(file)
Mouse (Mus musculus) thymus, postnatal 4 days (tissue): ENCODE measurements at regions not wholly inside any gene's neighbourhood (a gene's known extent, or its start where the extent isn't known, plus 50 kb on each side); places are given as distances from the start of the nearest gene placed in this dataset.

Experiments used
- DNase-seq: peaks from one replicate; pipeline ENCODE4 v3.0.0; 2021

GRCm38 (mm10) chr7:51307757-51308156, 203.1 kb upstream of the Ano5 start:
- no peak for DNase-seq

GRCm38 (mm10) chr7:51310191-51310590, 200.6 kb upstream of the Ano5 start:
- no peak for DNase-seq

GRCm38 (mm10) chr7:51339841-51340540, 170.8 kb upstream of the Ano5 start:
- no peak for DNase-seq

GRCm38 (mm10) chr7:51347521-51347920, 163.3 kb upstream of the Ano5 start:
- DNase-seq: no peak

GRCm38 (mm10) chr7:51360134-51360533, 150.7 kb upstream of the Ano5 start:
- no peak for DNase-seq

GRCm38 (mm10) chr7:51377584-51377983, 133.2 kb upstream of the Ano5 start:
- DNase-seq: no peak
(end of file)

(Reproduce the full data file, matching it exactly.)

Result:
Mouse (Mus musculus) thymus, postnatal 4 days (tissue): ENCODE measurements at regions not wholly inside any gene's neighbourhood (a gene's known extent, or its start where the extent isn't known, plus 50 kb on each side); places are given as distances from the start of the nearest gene placed in this dataset.

Experiments used
- DNase-seq: peaks from one replicate; pipeline ENCODE4 v3.0.0; 2021

GRCm38 (mm10) chr7:51307757-51308156, 203.1 kb upstream of the Ano5 start:
- no peak for DNase-seq

GRCm38 (mm10) chr7:51310191-51310590, 200.6 kb upstream of the Ano5 start:
- no peak for DNase-seq

GRCm38 (mm10) chr7:51339841-51340540, 170.8 kb upstream of the Ano5 start:
- no peak for DNase-seq

GRCm38 (mm10) chr7:51347521-51347920, 163.3 kb upstream of the Ano5 start:
- DNase-seq: no peak

GRCm38 (mm10) chr7:51360134-51360533, 150.7 kb upstream of the Ano5 start:
- no peak for DNase-seq

GRCm38 (mm10) chr7:51377584-51377983, 133.2 kb upstream of the Ano5 start:
- DNase-seq: no peak